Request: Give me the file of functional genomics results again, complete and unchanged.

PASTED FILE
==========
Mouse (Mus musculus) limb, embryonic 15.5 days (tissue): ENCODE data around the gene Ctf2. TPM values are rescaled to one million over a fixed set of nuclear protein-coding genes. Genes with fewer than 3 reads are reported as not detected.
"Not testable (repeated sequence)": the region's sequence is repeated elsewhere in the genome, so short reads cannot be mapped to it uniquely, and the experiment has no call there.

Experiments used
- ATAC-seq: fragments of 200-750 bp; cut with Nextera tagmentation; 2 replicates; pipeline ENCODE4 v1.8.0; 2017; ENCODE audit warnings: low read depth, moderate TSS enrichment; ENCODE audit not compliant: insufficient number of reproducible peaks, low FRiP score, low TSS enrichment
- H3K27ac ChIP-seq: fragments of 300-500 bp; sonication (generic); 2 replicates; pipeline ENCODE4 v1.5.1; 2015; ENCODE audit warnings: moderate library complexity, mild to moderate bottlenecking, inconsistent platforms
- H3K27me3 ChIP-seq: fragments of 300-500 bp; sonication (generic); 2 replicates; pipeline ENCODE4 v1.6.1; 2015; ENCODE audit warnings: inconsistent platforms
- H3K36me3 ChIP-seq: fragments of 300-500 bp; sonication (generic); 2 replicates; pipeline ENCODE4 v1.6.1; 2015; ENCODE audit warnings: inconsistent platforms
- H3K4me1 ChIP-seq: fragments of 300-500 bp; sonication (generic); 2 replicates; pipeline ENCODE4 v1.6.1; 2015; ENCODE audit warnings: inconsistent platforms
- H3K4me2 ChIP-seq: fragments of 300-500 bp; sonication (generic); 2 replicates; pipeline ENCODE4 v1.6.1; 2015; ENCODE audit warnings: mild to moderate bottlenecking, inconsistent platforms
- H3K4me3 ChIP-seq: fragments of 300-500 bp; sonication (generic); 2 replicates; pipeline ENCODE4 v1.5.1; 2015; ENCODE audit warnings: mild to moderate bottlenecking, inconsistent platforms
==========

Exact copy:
Mouse (Mus musculus) limb, embryonic 15.5 days (tissue): ENCODE data around the gene Ctf2. TPM values are rescaled to one million over a fixed set of nuclear protein-coding genes. Genes with fewer than 3 reads are reported as not detected.
"Not testable (repeated sequence)": the region's sequence is repeated elsewhere in the genome, so short reads cannot be mapped to it uniquely, and the experiment has no call there.

Experiments used
- ATAC-seq: fragments of 200-750 bp; cut with Nextera tagmentation; 2 replicates; pipeline ENCODE4 v1.8.0; 2017; ENCODE audit warnings: low read depth, moderate TSS enrichment; ENCODE audit not compliant: insufficient number of reproducible peaks, low FRiP score, low TSS enrichment
- H3K27ac ChIP-seq: fragments of 300-500 bp; sonication (generic); 2 replicates; pipeline ENCODE4 v1.5.1; 2015; ENCODE audit warnings: moderate library complexity, mild to moderate bottlenecking, inconsistent platforms
- H3K27me3 ChIP-seq: fragments of 300-500 bp; sonication (generic); 2 replicates; pipeline ENCODE4 v1.6.1; 2015; ENCODE audit warnings: inconsistent platforms
- H3K36me3 ChIP-seq: fragments of 300-500 bp; sonication (generic); 2 replicates; pipeline ENCODE4 v1.6.1; 2015; ENCODE audit warnings: inconsistent platforms
- H3K4me1 ChIP-seq: fragments of 300-500 bp; sonication (generic); 2 replicates; pipeline ENCODE4 v1.6.1; 2015; ENCODE audit warnings: inconsistent platforms
- H3K4me2 ChIP-seq: fragments of 300-500 bp; sonication (generic); 2 replicates; pipeline ENCODE4 v1.6.1; 2015; ENCODE audit warnings: mild to moderate bottlenecking, inconsistent platforms
- H3K4me3 ChIP-seq: fragments of 300-500 bp; sonication (generic); 2 replicates; pipeline ENCODE4 v1.5.1; 2015; ENCODE audit warnings: mild to moderate bottlenecking, inconsistent platforms